Columnist Robert L. Ehrlich Jr.'s suggestion that "the transformative promises of the British Labor Party in 1945 are remarkably similar to progressives' promises of today" is a stretch way too far from reality, even when wrapped up in Winston Churchill's halo ("The challenges Churchill faced nearly 70 years ago mirror those of today," Nov. 24).
The last time I looked, American progressives were not advocating the nationalization of coal, utilities, steel and transportation, as the Labor government did after World War II. And the UK's National Health Service bears little resemblance to the Affordable Care Act.
The NHS is a single-payer system that avoids the byzantine nonsense that has been foisted on the American people in the name of compromise. Its expenditures per patient are far less than in the American "system," and the health outcomes are better compared to the U.S. — as they generally are in countries (including Cuba) that have national health systems.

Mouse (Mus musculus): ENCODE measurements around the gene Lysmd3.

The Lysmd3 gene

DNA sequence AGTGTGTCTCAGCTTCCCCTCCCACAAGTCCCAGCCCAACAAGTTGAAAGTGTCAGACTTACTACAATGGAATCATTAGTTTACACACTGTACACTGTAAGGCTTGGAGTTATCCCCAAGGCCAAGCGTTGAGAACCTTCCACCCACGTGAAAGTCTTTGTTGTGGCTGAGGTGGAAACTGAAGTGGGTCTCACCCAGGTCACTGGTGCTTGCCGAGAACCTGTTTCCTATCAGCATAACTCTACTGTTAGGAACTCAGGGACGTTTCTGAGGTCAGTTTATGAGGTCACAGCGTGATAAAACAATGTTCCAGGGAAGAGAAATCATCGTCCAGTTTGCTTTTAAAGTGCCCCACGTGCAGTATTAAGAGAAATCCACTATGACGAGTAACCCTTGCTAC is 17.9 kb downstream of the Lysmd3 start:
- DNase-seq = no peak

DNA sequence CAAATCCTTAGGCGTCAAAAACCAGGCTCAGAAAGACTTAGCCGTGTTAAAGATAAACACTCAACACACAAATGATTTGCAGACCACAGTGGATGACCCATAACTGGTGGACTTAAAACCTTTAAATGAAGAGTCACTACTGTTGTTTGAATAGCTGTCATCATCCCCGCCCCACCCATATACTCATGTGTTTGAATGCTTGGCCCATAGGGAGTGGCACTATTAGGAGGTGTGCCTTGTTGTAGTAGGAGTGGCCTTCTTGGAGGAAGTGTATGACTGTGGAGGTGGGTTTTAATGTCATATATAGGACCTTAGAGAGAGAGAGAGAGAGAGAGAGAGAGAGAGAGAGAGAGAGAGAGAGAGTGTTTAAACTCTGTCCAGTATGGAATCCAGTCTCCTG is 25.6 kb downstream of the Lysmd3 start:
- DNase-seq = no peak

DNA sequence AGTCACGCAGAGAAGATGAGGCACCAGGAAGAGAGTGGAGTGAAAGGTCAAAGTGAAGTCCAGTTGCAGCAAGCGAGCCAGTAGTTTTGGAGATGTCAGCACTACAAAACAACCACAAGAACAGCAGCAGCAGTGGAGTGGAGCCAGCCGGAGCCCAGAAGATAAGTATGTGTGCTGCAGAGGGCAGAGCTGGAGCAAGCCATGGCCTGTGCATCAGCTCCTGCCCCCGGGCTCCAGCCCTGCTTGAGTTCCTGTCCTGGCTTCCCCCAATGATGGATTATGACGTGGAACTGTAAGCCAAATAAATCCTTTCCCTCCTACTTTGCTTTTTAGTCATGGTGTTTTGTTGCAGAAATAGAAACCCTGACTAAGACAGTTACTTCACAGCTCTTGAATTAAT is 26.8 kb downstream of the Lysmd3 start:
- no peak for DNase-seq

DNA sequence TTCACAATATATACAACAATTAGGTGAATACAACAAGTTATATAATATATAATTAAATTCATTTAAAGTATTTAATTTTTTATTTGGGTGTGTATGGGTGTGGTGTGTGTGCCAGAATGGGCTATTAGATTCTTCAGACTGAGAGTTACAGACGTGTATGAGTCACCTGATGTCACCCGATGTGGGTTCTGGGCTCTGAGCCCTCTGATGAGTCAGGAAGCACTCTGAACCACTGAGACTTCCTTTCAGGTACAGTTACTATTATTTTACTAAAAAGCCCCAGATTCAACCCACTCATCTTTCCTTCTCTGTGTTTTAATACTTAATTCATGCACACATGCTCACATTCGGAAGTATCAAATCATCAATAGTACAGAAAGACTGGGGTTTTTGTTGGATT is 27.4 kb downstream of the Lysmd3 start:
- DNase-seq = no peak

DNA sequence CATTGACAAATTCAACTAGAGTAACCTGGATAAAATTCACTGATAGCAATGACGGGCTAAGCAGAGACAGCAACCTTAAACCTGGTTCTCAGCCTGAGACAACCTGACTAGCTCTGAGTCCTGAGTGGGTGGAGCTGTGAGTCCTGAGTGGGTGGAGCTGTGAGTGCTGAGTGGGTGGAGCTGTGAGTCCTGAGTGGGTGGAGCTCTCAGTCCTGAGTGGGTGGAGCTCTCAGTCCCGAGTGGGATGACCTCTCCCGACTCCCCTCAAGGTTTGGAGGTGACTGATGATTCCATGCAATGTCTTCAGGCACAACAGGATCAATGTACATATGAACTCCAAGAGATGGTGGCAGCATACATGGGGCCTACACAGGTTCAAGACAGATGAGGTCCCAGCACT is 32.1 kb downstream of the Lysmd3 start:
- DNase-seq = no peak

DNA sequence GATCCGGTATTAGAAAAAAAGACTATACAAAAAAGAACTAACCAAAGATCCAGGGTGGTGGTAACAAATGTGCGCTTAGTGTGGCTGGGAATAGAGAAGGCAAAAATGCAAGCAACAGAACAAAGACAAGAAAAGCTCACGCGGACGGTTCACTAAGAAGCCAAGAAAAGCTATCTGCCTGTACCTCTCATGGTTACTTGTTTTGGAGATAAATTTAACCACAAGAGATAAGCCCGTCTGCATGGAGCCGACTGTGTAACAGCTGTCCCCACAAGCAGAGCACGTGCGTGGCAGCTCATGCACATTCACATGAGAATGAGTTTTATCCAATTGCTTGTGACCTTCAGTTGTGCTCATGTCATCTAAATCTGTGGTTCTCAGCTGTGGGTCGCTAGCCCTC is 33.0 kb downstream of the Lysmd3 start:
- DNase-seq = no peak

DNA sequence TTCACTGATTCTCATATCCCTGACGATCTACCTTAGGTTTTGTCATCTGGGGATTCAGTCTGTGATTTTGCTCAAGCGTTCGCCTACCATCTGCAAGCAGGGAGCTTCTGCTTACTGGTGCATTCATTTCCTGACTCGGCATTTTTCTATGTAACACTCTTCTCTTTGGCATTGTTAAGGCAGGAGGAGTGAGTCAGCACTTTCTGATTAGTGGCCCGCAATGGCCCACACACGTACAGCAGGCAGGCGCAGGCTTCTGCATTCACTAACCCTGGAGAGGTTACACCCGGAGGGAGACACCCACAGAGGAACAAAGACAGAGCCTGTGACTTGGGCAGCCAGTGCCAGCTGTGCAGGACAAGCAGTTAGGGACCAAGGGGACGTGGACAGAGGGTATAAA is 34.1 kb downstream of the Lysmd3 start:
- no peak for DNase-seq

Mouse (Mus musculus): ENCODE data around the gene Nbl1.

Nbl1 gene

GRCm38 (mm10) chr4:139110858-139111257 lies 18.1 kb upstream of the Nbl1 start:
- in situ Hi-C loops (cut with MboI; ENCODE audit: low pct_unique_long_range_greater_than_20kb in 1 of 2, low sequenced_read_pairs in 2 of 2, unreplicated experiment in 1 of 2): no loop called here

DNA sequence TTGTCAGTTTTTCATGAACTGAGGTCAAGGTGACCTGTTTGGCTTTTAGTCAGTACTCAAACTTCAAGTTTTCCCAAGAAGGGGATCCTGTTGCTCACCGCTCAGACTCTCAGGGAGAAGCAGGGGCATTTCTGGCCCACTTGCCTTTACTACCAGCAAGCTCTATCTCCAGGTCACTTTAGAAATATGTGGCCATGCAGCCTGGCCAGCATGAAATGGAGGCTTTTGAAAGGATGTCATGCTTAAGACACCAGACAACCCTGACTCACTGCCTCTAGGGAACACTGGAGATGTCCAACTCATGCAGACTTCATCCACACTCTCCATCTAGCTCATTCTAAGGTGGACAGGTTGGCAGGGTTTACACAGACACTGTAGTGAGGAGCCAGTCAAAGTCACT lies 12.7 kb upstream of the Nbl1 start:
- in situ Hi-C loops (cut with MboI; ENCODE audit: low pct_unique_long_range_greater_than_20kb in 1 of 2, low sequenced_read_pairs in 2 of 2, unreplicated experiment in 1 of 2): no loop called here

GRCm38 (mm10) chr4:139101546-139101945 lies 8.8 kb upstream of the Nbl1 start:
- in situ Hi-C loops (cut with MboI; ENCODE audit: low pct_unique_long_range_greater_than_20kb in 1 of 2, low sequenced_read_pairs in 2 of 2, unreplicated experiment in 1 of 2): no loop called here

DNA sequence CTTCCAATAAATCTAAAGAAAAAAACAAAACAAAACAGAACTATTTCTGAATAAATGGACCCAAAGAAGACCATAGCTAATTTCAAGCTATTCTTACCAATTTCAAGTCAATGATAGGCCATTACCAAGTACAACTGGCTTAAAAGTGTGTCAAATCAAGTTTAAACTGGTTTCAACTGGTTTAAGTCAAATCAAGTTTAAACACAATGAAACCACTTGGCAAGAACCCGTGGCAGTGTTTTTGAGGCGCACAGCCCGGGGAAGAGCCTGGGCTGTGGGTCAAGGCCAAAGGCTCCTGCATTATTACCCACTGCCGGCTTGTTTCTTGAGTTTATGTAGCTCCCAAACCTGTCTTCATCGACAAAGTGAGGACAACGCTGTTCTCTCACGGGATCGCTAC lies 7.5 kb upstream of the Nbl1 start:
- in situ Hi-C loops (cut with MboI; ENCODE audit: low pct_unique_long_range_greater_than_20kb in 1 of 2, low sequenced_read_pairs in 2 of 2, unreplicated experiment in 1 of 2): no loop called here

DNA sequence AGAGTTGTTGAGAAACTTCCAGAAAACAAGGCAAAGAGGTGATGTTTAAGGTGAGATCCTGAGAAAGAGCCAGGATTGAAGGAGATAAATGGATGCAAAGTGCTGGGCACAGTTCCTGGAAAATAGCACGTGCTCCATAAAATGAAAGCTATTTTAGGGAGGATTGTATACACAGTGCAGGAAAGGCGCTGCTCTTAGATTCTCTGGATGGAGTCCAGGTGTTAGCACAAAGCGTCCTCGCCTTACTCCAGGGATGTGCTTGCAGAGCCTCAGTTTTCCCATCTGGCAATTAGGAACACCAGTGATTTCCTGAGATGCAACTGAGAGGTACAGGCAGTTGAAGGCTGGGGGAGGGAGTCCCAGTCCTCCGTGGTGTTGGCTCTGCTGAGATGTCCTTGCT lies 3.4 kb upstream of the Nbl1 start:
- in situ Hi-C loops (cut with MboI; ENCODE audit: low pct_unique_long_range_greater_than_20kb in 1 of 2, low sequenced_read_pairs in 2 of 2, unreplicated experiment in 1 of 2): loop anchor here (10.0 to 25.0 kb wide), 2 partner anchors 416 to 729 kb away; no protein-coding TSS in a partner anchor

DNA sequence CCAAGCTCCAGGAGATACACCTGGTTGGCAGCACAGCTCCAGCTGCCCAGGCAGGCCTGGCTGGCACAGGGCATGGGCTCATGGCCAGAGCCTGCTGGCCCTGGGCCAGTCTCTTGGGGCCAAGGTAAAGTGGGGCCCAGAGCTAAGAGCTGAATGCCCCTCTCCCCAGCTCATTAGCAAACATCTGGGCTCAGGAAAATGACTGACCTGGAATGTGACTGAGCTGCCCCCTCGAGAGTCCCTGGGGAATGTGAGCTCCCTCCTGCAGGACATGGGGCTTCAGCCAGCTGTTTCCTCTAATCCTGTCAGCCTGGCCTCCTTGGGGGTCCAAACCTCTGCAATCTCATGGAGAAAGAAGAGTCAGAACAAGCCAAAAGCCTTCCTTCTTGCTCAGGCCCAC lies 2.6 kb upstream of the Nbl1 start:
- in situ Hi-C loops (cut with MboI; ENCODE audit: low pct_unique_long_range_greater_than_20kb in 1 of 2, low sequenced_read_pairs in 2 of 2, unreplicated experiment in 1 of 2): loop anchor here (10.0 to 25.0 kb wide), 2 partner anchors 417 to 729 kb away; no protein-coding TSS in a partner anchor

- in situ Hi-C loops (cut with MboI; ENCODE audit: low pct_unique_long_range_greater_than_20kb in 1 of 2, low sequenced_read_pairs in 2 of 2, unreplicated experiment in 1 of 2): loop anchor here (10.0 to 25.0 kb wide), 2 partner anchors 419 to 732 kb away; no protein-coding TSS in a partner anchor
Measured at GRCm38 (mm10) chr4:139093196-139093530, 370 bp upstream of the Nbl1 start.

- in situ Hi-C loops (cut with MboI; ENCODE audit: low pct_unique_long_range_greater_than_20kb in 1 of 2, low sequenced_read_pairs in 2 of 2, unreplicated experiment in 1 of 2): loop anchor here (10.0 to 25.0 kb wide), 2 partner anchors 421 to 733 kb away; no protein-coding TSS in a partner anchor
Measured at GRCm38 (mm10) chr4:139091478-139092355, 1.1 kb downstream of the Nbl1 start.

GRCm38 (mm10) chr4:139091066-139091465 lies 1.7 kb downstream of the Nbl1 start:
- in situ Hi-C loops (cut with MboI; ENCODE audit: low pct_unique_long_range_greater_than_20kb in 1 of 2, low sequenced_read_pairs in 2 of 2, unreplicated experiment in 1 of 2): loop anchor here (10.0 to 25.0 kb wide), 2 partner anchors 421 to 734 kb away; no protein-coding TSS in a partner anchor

In case you hadn't noticed, people enrolled in Medicare (a form of socialized medicine) seem to appreciate it. Nor am I aware of any of my conservative retired friends refraining from enrolling.
Keith Harries, Columbia
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